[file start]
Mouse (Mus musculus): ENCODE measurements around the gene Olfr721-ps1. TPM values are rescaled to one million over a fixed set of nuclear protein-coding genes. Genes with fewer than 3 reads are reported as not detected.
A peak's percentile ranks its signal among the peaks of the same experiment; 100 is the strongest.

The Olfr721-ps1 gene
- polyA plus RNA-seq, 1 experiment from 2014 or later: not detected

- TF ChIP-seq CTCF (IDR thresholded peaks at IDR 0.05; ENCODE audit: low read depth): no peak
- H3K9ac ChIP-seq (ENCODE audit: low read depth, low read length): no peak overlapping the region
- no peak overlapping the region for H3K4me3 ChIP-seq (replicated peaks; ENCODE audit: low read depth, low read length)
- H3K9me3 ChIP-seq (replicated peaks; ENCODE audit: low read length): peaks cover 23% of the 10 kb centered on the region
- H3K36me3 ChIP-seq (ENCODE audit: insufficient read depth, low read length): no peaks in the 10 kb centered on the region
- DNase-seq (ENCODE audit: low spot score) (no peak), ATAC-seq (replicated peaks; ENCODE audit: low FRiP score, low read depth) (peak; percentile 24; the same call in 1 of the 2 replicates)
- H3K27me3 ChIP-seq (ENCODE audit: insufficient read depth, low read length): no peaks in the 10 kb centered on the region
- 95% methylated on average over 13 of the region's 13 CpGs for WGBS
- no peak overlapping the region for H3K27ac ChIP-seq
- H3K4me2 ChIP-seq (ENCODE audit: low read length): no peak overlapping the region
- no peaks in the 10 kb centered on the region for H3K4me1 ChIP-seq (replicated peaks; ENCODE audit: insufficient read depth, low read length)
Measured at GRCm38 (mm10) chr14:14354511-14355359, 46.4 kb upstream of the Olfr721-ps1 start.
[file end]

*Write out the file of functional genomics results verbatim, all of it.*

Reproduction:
Mouse (Mus musculus): ENCODE measurements around the gene Olfr721-ps1. TPM values are rescaled to one million over a fixed set of nuclear protein-coding genes. Genes with fewer than 3 reads are reported as not detected.
A peak's percentile ranks its signal among the peaks of the same experiment; 100 is the strongest.

The Olfr721-ps1 gene
- polyA plus RNA-seq, 1 experiment from 2014 or later: not detected

- TF ChIP-seq CTCF (IDR thresholded peaks at IDR 0.05; ENCODE audit: low read depth): no peak
- H3K9ac ChIP-seq (ENCODE audit: low read depth, low read length): no peak overlapping the region
- no peak overlapping the region for H3K4me3 ChIP-seq (replicated peaks; ENCODE audit: low read depth, low read length)
- H3K9me3 ChIP-seq (replicated peaks; ENCODE audit: low read length): peaks cover 23% of the 10 kb centered on the region
- H3K36me3 ChIP-seq (ENCODE audit: insufficient read depth, low read length): no peaks in the 10 kb centered on the region
- DNase-seq (ENCODE audit: low spot score) (no peak), ATAC-seq (replicated peaks; ENCODE audit: low FRiP score, low read depth) (peak; percentile 24; the same call in 1 of the 2 replicates)
- H3K27me3 ChIP-seq (ENCODE audit: insufficient read depth, low read length): no peaks in the 10 kb centered on the region
- 95% methylated on average over 13 of the region's 13 CpGs for WGBS
- no peak overlapping the region for H3K27ac ChIP-seq
- H3K4me2 ChIP-seq (ENCODE audit: low read length): no peak overlapping the region
- no peaks in the 10 kb centered on the region for H3K4me1 ChIP-seq (replicated peaks; ENCODE audit: insufficient read depth, low read length)
Measured at GRCm38 (mm10) chr14:14354511-14355359, 46.4 kb upstream of the Olfr721-ps1 start.